I’m working on money right now. We are saving some and we are out of debt, so I am trying to learn about how to maximize what we have. For now it’s all just going into savings because we are saving for some repairs on the house, but eventually we will be saving to build wealth and I’d like to know how to do that.

I am a big believer in the For Dummies books as a place to start. Personal Finance For Dummies was helpful in getting my bill paying and budgeting such under control. Now I’m looking at money management and I’ve turned to them again to get a good grounding in the terms and options for managing our money. Investing 101. Not just the stock market, but bonds and CDs and several other things, creating a trust for the kids, saving for retirement and college for the kids, that sort of thing. It’s a good grounding and I can branch out from it to learn more about the bits that I’m interested in. I was pleased to find definitions of the several different styles of investing (value, dollar cost averaging, etc.). That was helpful. Yes, I sound like an advert for the books, but I can’t stress enough how a good, basic overview book has helped me do things over the years. It gives me a place to start and clears up the confusion of new terms and ideas when I’m just starting to learn about something.

So, we have the beginnings of an emergency fund, we are saving for non-emergency home repairs, we have a good bit going to the retirement fund and we’re going to immediately put at least 15% of whatever I make when I get a job into a retirement account. College for the kids is going to have to wait, but I’m not terribly worried about that. They can get scholarships and work and we’ll be able to pay for at least some of it by that time. It feels like we have money going 17 different ways, and that’s before I have started investing. I am still figuring out my framework for managing where all the money goes and how to keep track of it. I’ll have to try a few different strategies before I find one that works I’m sure. That’s OK though. I’ll get it and then it will be easy to add the investments in when the time comes.

For now we have a money management program that we like that keeps our checkbook straightened out and from which I can budget and move money around however I want to hide it from myself in different unofficial savings accounts. The money stays in my main checking account but I’ve set up targeted savings accounts within the program to save for different things. We keep a sum in actual bank savings that we can access quickly as a sort of overdraft protection. We recently used it to pay for repairs to my husband’s car. It’s not actually an emergency, but it’s over and above what we could normally afford within our budget. It’s also the parking space for the emergency fund money before we transfer it to the other bank. Once it’s built up to a set amount, I’ll transfer it to the emergency fund while leaving some behind for our “overdraft” account. That way we always have some set aside for non-emergency big expenses, but we are also saving to fill out the emergency fund as well.

We’ve gotten a bit complacent about being thrifty. With less time, I have less time to seek out the really good deal. But, that’s why I decided to go green and thrifty, so that it would be ingrained by the time we had more money. I don’t want to live up to our means, I want to live below them. I want to build wealth to take care of us in our old age and maybe even some to pass on to the kids when we die. We may never make a million dollars a year, but it’s got to be possible to build wealth on less. If nothing else, I want to instill thrift into my kids. It’s an uphill battle because the older one grew up and his attitudes formed before we really started trying to be thrifty. His refrain is, “Well, we can just buy one (or another one).” We’re slowly getting there with him though.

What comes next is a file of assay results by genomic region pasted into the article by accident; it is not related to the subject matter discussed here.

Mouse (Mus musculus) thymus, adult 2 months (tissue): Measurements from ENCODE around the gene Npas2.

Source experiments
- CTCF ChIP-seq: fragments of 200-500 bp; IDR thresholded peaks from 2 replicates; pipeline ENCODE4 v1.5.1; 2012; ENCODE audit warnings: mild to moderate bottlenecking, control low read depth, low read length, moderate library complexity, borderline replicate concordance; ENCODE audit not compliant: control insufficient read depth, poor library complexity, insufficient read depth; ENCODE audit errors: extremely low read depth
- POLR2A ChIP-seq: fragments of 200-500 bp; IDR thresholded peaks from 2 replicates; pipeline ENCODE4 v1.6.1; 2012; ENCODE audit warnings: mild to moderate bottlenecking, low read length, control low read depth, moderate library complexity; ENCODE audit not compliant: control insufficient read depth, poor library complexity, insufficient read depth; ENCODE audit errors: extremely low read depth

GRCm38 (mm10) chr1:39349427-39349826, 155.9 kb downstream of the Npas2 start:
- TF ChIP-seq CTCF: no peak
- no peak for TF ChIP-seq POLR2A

It’s also a fine line between being so thrifty that my husband balks, and thrifty enough that I don’t fall into the spending trap again. It’s awfully easy to get into the habit of buying new what you want when you have a little extra money around. Especially when you’re pressed for time. I’m glad I started this when I had a lot more time because now I at least know how to do it and I’m not floundering around trying to figure it out with no time to spare. I refuse to live paycheck to paycheck again. I will have enough money to get us through a lost job or other crisis. And I’ll do it without having to make more money. More money won’t mean living up to it, it’ll mean more security.

My current nemeses are the vending machines in the break room. They have the iced tea that I like, and yummy treats for when I’ve eaten the lunch that I packed. $1.50 doesn’t seem like much. But, it’s the principle of the thing, isn’t it? I have iced tea bags at home. I have treats at home as well. I can bring them to school and get what I want without spending money. I have two different lunch boxes. I can pack both full and have as much lunch as I can possibly eat, with some left over, if I want. I just need to start being conscious of what I’m doing again.

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1 Response to Money

  1. Do you have a thermos? You can prepare your favorite beverage, whether hot or cold, and bring that along to school, too. I carry a little packet of (herbal) tea bags around with me, for when I want something hot and might have access to (free) hot water. (I just happen to try to limit the amount of caffeine I have in a day, but am perfectly happy having ‘real’ tea or coffee, too!) If you don’t already have a thermos, get a good one–it will pay for itself surprisingly quickly in coffee-shop or vending machine drinks that you didn’t buy.

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